As a student, you can join the Chartered Institute of Public Relations (CIPR) at a reduced rate. This will enable you to access details of work placements and opportunities to network with employers. The CIPR provides details of graduate training schemes and offers courses and training, including the qualifications leading to Chartered Public Relations Practitioner status.
Joining a consultancy or in-house PR department in a junior role, such as a PR assistant, may be a good starting point. Many PR departments and consultancies are small and not rigidly structured so, by demonstrating the right mix of ability and commitment, you may get the opportunity to develop your career. Entry as a secretary or administrator could also lead to professional opportunities.
Competition for jobs is fierce, and although PR has a glamorous image, you should be aware of the pressures as well as the rewards of a career in this field.
PR practitioners work across a range of industries and may work in any of the following settings:
Vacancies for PR officers exist in-house and in consultancies:
In some cases, in-house PR professionals may work cooperatively with PR consultancies on certain projects.
Look for job vacancies at:
Vacancies for in-house PR posts are often advertised in the national, regional or local press, as well as the industry press listed above. Consultancy vacancies may also be advertised.
There are specialist PR recruitment agencies, but they invariably deal only with vacancies for experienced practitioners.
Some graduates obtain their first post as a result of a speculative approach. To identify contacts for speculative applications use the publications listed above and social networking sites such as LinkedIn.
Your training will vary depending on the organisation. Some larger firms offer graduate training schemes, which provide you with a structured programme of work experience and skills development. However, the majority of training will be on the job, working with more experienced colleagues with responsibility being extended gradually as ability and opportunity allow.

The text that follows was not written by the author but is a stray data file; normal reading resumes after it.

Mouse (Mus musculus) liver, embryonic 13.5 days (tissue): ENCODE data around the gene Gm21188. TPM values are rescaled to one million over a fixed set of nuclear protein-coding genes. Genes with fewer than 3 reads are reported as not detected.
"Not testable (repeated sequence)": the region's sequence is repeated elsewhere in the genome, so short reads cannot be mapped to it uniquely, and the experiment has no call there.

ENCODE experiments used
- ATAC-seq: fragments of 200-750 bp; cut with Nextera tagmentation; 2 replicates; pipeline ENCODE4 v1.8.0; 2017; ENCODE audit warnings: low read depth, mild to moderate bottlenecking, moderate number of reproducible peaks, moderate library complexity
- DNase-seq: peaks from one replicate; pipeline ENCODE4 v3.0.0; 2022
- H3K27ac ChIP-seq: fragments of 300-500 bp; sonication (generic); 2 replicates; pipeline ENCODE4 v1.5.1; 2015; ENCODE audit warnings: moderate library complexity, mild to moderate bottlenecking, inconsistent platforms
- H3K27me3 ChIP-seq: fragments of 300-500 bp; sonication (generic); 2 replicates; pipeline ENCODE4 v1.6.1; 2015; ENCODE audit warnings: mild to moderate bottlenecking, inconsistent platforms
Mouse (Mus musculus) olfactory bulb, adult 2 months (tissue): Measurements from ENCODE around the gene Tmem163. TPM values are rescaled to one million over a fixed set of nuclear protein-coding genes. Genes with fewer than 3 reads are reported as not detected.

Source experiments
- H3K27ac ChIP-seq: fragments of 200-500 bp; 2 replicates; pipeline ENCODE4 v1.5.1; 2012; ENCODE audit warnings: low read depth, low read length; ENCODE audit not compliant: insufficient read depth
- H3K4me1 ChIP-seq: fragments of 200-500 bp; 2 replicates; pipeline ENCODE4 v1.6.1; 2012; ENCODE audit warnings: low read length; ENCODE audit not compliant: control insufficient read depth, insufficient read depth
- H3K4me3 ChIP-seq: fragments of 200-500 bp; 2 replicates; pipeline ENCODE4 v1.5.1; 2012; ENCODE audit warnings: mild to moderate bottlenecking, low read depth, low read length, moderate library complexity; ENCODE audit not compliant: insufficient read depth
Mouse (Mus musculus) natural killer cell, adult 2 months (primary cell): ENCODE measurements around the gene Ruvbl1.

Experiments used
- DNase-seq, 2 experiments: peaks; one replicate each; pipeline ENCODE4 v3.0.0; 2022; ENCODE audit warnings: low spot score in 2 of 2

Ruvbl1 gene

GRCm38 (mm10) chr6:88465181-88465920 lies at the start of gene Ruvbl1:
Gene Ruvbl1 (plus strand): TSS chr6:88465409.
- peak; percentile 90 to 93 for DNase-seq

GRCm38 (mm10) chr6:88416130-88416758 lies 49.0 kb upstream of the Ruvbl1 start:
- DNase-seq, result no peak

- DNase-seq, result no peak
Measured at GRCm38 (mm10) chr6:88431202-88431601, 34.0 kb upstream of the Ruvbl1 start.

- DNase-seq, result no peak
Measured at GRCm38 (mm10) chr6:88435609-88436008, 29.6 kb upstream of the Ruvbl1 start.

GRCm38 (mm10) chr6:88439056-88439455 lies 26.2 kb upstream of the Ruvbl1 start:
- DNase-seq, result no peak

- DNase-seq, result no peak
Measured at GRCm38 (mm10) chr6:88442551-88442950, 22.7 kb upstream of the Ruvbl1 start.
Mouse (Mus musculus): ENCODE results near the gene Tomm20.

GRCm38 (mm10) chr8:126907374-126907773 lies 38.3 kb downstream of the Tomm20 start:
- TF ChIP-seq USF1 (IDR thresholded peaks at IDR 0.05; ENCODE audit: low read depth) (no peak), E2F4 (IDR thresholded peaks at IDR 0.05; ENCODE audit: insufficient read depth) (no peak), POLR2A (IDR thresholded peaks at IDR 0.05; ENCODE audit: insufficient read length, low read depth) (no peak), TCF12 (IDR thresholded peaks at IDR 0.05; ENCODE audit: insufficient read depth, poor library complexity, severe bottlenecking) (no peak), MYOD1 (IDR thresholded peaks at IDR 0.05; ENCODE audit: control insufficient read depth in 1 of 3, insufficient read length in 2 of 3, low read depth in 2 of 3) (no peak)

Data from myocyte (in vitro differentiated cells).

Many organisations encourage new employees to go on short, external courses that are designed for PR professionals. For example, a range of short courses specifically tailored for PR professionals are run by the:
There is an increasing emphasis on gaining professional qualifications in PR. The CIPR offers the following courses, which are available on a part-time and distance-learning basis:
A range of relevant professional courses are also provided by the:
PR is a growing industry and offers good career development opportunities. However, there is strong competition for jobs at all levels.
PR departments and consultancies do not always adhere to traditional patterns of career progression but, if you demonstrate outstanding ability, promotion can be rapid.
As a new graduate, you could expect to work as a PR assistant or junior account executive for one or two years before gaining promotion to PR officer or account executive.
Further progression to management-level posts is likely to take a further two to three years and depends heavily on your personal aptitude, performance and motivation. A willingness to move between employers or geographical areas may be necessary in order to broaden your experience or move into a more specialist role.
Consultancy can offer broad experience before specialising. It is possible to move between in-house and consultancy roles.
Professional qualifications may also assist with career development and can be gained through the CIPR.
There is little standardisation of PR job titles, so these may vary depending on the agency or organisation.
Self-employment may also be an option later in your career if you wish to operate as a freelance consultant or set up your own PR firm.